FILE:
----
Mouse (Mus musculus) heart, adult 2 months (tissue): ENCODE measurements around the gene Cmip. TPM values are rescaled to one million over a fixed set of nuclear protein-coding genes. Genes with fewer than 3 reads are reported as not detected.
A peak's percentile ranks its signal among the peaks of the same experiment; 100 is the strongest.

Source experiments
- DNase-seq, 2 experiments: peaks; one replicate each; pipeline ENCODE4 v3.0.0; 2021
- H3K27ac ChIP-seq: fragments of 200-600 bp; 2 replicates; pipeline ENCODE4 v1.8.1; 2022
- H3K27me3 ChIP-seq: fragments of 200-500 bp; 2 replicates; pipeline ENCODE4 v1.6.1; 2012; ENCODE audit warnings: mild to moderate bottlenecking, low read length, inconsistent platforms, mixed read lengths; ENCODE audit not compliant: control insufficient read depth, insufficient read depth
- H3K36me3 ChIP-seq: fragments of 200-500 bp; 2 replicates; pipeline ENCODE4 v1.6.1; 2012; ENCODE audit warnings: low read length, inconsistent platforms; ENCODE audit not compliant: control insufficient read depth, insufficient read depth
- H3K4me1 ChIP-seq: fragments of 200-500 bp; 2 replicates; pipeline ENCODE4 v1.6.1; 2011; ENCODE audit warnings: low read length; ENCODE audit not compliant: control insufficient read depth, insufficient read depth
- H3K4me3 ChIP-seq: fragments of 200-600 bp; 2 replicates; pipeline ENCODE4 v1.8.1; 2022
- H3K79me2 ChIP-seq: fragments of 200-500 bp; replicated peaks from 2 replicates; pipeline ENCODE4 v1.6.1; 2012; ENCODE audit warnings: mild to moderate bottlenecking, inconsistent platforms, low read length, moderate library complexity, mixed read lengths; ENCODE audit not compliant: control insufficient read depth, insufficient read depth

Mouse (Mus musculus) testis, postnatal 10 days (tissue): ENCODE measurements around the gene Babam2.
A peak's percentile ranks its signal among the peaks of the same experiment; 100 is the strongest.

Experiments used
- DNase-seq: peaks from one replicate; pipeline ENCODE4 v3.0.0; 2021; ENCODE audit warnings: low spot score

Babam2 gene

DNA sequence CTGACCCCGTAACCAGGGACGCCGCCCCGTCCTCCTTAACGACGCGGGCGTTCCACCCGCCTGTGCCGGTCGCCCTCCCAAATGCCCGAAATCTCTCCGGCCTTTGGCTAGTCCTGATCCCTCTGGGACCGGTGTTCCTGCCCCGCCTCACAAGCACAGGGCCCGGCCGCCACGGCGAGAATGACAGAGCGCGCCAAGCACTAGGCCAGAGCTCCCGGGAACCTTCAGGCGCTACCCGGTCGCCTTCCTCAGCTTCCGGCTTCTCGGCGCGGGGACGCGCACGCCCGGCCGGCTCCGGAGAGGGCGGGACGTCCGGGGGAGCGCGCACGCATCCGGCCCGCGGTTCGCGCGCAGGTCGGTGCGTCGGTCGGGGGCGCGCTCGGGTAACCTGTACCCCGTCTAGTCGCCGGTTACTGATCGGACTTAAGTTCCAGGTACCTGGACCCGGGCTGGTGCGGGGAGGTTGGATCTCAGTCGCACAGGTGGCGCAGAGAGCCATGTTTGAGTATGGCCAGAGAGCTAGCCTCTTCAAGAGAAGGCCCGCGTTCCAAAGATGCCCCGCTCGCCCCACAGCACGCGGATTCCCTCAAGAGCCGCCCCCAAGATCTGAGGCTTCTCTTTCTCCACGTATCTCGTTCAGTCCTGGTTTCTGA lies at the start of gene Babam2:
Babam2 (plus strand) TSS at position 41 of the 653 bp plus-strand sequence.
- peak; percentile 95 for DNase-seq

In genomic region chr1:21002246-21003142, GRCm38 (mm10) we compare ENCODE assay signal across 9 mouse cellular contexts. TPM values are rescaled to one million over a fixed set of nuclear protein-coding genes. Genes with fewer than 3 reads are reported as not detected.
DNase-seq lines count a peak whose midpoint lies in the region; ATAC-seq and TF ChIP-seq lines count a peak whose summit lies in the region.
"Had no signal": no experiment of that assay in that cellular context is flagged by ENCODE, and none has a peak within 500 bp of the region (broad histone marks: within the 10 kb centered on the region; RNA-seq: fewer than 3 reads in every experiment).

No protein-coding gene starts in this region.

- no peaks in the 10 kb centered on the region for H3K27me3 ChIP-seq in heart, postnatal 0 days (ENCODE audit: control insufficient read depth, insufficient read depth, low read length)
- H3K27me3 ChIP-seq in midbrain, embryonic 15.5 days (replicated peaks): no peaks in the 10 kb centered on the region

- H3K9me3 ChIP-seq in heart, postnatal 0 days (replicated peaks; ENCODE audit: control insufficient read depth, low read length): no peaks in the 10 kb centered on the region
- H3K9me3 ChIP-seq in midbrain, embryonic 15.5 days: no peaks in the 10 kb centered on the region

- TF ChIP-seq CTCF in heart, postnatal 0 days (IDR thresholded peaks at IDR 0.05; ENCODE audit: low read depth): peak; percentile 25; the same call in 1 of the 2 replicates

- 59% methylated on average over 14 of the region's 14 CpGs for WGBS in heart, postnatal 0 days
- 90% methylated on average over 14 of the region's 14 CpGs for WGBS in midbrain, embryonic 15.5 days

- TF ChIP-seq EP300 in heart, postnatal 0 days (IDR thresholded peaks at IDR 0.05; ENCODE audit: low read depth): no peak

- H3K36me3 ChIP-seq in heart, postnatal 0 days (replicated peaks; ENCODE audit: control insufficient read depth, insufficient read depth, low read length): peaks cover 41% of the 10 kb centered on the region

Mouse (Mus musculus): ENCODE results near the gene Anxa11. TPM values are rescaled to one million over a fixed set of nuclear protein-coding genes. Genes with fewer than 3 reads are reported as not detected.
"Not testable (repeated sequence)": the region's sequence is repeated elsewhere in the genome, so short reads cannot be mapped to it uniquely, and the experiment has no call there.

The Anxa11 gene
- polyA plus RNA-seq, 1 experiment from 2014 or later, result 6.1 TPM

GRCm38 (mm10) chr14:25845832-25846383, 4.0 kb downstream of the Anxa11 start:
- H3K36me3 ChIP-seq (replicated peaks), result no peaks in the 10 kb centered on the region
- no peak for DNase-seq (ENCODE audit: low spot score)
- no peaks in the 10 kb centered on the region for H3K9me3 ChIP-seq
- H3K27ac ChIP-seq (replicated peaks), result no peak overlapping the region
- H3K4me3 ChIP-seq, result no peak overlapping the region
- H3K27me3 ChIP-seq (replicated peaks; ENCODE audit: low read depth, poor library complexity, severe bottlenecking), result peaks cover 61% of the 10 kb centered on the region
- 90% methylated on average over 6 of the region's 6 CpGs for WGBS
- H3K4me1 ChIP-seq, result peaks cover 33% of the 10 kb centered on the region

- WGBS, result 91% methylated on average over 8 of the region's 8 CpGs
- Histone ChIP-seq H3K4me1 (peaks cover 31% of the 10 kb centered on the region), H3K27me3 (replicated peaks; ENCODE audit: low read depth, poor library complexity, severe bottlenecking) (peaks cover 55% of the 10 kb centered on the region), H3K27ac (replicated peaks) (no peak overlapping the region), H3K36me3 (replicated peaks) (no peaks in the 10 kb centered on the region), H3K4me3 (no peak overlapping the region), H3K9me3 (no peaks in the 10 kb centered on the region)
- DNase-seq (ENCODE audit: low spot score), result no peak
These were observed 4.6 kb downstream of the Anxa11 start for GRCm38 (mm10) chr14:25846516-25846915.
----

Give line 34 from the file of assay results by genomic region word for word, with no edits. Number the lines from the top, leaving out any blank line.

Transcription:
The Anxa11 gene